With 3D printers, laser engraving equipment and computer-aided design software and machines at the Sinquefield Invention Lab, it’s no wonder Scouts in Missouri’s Great Rivers Council have been able to make some pretty cool stuff, like action figures, robots and computers.
“In terms of things created, there are honestly too many to count,” says Thomas Yang, who oversees the program based at the Lake of the Ozarks Scout Reservation.
The pilot program launched a few years ago on an idea from Great Rivers Council board member Jeanne Sinquefield, Scoutmaster Steve Goldstein, and Steve’s son Sam. The three had made a pocket-size chess set together and thought there should be more opportunities for Scouts to be innovative and creative. So, they worked on outfitting a 24-foot trailer with equipment that could be wheeled to schools, council events and Scout camp — a mobile invention lab.
More than STEM
With some of the lab’s high-tech equipment, you’d think this program only focuses on inventing, electronics and engineering, but the Sinquefield Invention Lab offers so much more. The program can cater to almost 30 merit badges, including Salesmanship, Woodwork and Farm Mechanics.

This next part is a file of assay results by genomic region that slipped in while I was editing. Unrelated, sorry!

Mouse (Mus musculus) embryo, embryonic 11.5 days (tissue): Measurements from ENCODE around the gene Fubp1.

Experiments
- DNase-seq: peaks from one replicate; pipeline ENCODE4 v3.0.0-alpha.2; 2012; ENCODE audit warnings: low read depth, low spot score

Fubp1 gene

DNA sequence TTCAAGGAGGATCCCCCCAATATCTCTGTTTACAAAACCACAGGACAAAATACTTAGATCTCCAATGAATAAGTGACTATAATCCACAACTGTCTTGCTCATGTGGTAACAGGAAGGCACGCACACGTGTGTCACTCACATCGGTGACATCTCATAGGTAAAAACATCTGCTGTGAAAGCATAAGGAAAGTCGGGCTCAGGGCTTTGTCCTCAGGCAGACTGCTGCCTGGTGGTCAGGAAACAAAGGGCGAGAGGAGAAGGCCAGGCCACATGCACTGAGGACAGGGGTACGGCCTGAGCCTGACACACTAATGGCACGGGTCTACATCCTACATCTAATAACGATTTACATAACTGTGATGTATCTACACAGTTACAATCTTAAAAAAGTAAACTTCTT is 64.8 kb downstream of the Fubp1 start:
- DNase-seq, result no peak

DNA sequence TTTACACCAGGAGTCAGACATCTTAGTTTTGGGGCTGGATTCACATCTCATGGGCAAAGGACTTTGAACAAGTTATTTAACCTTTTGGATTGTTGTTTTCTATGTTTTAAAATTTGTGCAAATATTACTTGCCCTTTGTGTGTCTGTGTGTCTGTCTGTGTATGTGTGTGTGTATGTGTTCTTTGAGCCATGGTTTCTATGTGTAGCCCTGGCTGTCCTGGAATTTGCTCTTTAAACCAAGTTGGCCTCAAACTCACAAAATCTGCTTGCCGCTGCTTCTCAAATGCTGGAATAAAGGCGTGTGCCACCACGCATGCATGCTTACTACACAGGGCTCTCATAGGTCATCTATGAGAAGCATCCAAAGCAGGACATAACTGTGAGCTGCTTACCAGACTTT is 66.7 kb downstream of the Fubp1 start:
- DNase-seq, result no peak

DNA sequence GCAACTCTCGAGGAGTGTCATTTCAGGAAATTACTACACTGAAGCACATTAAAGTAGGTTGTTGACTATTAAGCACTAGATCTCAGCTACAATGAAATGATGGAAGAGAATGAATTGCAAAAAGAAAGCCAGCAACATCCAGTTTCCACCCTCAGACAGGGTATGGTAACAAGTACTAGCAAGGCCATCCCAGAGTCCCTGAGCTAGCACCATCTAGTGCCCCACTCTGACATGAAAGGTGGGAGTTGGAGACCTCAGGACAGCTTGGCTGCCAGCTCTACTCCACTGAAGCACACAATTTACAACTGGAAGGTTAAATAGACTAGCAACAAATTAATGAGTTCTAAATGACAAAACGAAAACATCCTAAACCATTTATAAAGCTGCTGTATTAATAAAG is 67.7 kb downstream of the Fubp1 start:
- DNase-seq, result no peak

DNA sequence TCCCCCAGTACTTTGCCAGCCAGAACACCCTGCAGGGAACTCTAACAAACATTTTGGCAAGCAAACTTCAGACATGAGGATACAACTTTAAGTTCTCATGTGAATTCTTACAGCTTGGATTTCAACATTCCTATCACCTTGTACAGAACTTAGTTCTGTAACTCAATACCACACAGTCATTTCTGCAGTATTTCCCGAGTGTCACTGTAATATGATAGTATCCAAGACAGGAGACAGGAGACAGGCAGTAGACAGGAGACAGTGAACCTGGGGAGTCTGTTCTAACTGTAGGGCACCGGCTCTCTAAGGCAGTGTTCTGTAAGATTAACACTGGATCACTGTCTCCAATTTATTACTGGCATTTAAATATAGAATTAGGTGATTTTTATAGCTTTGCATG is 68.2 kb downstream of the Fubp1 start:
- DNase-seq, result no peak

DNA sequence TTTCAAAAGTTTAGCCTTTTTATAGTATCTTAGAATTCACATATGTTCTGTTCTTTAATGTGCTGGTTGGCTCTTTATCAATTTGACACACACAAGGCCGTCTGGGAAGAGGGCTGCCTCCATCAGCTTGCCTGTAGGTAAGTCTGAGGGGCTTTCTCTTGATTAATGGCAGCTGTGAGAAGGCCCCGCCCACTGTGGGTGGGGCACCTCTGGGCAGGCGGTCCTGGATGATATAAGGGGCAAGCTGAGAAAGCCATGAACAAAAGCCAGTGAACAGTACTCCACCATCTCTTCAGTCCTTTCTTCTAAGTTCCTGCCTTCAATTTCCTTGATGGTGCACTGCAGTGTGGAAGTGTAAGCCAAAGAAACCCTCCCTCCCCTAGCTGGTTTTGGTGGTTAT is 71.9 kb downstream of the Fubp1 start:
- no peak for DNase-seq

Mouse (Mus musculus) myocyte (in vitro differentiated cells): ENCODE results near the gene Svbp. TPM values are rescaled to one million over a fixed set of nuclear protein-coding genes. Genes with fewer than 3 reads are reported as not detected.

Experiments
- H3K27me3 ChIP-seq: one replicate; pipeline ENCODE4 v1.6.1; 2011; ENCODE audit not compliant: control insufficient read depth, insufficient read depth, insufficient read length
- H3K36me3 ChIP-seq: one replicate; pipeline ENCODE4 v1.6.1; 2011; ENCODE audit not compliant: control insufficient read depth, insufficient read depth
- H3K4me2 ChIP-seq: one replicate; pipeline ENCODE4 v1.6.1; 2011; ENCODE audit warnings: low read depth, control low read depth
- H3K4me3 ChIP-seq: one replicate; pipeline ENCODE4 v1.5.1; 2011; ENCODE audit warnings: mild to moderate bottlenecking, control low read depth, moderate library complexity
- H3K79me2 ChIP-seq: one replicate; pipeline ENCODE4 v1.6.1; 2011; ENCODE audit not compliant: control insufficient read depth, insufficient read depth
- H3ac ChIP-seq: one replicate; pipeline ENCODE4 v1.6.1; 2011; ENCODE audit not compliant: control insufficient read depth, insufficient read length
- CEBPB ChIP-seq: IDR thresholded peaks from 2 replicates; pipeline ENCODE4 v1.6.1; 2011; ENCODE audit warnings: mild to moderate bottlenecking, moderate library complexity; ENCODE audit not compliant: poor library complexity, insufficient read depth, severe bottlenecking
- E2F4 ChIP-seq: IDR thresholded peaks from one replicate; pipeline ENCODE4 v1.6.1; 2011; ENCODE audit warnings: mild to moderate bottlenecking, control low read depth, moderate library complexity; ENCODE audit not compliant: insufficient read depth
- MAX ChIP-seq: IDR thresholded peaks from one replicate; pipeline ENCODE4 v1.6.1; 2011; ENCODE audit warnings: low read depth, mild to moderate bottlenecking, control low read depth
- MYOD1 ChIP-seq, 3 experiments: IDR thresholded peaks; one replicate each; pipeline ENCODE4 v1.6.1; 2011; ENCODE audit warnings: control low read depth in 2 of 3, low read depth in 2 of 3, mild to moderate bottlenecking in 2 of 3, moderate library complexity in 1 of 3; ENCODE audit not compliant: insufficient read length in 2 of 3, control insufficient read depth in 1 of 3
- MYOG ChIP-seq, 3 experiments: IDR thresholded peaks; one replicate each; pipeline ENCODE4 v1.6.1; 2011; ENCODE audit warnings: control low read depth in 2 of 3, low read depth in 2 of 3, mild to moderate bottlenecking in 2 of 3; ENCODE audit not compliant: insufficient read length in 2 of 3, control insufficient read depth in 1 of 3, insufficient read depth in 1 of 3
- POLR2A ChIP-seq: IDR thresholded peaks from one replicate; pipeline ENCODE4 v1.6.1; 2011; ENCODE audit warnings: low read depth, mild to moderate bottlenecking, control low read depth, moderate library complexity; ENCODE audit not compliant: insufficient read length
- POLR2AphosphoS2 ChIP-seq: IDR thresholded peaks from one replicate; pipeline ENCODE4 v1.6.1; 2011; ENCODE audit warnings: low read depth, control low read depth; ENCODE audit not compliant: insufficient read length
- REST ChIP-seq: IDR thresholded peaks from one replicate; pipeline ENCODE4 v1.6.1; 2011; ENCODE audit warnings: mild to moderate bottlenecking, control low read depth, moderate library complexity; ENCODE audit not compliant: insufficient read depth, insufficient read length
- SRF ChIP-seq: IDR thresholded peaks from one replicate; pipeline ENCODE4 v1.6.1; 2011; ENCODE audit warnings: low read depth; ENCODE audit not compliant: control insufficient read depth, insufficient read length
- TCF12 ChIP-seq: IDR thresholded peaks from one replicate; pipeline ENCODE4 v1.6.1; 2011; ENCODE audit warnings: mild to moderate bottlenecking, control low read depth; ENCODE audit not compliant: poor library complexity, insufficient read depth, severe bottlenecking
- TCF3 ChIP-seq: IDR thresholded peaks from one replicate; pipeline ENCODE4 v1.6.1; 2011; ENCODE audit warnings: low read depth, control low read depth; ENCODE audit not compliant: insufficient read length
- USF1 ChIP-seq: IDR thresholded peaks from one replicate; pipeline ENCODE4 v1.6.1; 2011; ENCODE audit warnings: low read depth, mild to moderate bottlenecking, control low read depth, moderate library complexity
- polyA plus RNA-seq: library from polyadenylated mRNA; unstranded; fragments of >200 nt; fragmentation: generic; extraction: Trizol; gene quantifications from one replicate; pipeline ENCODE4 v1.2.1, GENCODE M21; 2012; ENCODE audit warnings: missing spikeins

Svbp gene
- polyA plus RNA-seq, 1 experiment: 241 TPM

Leaders teach youth not only how to make something, but how they can use it in the real world. So, they teach about patents and trademarks, and how to be business leaders in their communities.
“What we didn’t expect was how easily we could integrate it into Cub and Scouts BSA programs,” Sinquefield says. “We’re doing new things that have never been done before.”
Sinquefield and her husband’s charitable foundation was the linchpin for the lab’s launch. What started as a single trailer is now two trailers and multiple climate-controlled buildings at the Lake of the Ozarks Scout Reservation in Gravois Mills, Mo. The 6,000-square-foot lab and woodworking building at the camp hosts invention weekend events throughout the year: Cub Scout NOVA family camps, Order of the Arrow lock-ins and summer events for adults. This September, more Scouts will be introduced to the program as the Lake of the Ozarks Scout Reservation will host an Invention Jamboree.
The camp recently broke ground on another building to house two forges for blacksmithing, welding and metalworking activities. Future plans include adding a plasma cutter.
“Many of the Scouts who come to our camp have little to no experience with our cutting-edge equipment,” Yang says. “However, once they master the knowledge, you notice that their confidence goes up significantly. And from there, the ideas come forth.”
And, of course, some of those ideas are a lot of fun, like inventing new games, some of which involved stick-horse races and drone races. One Scout made a chess set, which is now in the World Chess Hall of Fame.
“Each year the program gets better, as staff and volunteers come up with new ideas for using the equipment, and integrating the program with traditional Scouting,” Sinquefield says.
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